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195-199 Cuba Street - Snelling Building

Snelling -Building

Building Details

Building Name:  Snelling Building (now Harris Meatmarket and others)
195-199 Cuba Street
District Plan Category: Street Character 8
Building number: 100

Stage 1
Construction date: 1902-3 rating year (or early 1928)
Architect: Unknown
Original Owner: Herbert R Brewer (or GL Snelling)
Builder: Unknown

Stage 2
Construction date: 1928
Architect: Unknown
Original Owner: GL Snelling
Builder: NM McLean
Description: The exterior of Stage 1 (butcher's shop) has white tiles, while Stage 2 has grey tiles.
Street Character: 8

Physical and Social History

It is not clear who built the first stage of this building - the butcher's shop on the corner. However, it is likely that it was built during the 1902-3 Rating year, and then has been modified gradually to the stage it was at in 1928, where it appears on the plans for Stage 2 as an existing shop. A very similar building to the present one appears on this site in the pre-1910 photo STC14 of Cuba Street held by the PN Library. The building has the (painted over) words "Snelling Buildings, Est 1920" on the upper façade above the butcher's shop door. However, in light of no corresponding increase in value to the property in the c1920 Rate books, this date is probably only applicable to the year the business was formed.

Prior History
CT WN88/159 was issued in 1897 to Rose Mary Aisher, the wife of Frederick Aisher, described as a fruiterer[1] of Palmerston North. The 1897-98 Rate Books reveal that at that time, the two properties concerned, Sections 303 Lot 3 and 303 Lot 4, were both bare land. The butcher shop was to be sited on Lot 4.

The 1898-99 Rate Book shows Lot 4 has gained a £4 improvement (a shed perhaps), while Lot 3 has increased in value by £340. The aforementioned photo shows a house on that site (the future site of Stage 2), and this seems likely to have been the Aishers' new home as certainly they lived in Cuba Street. The Aishers were Irish and had migrated to New Zealand in about 1879. They settled in Palmerston North in 1888 and soon established a business in The Square, manufacturing confectionery in a shop between Coleman Place and The Square.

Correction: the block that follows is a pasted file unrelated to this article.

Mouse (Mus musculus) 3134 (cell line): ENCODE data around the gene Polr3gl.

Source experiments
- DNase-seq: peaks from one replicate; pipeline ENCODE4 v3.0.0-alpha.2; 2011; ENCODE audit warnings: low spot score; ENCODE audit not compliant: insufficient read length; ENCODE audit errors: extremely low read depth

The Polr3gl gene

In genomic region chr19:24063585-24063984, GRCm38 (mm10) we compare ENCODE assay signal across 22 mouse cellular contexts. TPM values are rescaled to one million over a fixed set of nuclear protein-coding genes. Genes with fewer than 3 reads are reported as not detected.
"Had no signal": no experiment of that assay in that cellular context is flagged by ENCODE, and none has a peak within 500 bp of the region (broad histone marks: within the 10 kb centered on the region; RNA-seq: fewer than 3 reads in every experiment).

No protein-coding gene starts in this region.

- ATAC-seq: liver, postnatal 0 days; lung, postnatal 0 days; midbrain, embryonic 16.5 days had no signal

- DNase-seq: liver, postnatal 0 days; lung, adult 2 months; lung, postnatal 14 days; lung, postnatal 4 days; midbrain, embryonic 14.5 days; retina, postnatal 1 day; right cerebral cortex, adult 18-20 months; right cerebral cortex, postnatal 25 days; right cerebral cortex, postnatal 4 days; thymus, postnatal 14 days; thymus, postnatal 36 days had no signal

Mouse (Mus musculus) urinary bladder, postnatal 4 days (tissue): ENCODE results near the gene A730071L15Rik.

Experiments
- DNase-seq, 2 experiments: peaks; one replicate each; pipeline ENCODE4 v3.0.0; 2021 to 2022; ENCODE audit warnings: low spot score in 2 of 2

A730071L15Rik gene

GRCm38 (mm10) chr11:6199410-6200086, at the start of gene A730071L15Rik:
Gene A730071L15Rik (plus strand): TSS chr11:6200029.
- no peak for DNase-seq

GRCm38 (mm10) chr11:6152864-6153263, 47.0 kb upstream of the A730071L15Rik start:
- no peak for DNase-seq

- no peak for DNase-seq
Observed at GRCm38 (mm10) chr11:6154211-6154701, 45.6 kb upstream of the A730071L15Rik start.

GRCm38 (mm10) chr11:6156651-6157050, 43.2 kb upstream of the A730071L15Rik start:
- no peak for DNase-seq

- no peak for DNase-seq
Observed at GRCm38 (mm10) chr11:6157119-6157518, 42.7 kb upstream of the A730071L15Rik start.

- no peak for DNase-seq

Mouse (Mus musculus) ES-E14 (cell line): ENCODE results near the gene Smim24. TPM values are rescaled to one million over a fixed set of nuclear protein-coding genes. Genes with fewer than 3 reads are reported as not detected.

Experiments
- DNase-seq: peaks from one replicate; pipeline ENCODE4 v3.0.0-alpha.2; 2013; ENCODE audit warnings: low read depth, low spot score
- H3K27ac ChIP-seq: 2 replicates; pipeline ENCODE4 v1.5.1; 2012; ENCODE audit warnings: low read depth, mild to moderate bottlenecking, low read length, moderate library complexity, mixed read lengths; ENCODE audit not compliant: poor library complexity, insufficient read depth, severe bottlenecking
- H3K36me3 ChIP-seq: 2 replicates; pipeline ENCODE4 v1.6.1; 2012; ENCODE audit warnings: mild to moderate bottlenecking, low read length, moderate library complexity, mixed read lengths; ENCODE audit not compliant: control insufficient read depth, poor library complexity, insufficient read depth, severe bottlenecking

During the 1880s and 1890s, Frederick Aisher was the sole manufacturing confectioner in Palmerston North. His obituary in 1933 stated that his shop was well remembered by many people. As was not unnatural the premises were the rendezvous of the majority of the young folk in the town. The Aishers disposed of their business in 1900 and later Frederick undertook an array of community and public roles, including serving as a PN Borough Councillor. It seems likely that the property being studied here was also disposed of as part of this transition.[2]

The Building

Stage 1 - 1902-1928
CT WN88/159 records that property was sold in 1902 to Penelope Fraser, wife of Palmerston North storekeeper, carrier and former goldminer, William Fraser.[3] Within about a month, she had sold it to Herbert Richard Brewer, whose occupation was not given other than he was a "settler" of Palmerston North. In mid-1903, Brewer sold the property to Joseph Johnson, who was described as a "gentleman" of Palmerston North.

The 1902-03 Rate Book records the transfer of the property from Rose Aisher directly to Herbert Brewer. It also records that something valued at £150 had been added to the now combined property (Sec 303, Lots 3 & 4), and this subsequently appears as the increased value of Lot 4. Given the amount, this is almost certainly the shop shown in the c1910 photo STC14. The 1903-04 Rate Book records the transfer from Brewer (of Cuba St.) to Joseph W. Johnson, who is usually referred to as Joseph Webb Johnson. The two sections are valued separately from this point onward, with the house section having a significantly higher value than the shop site.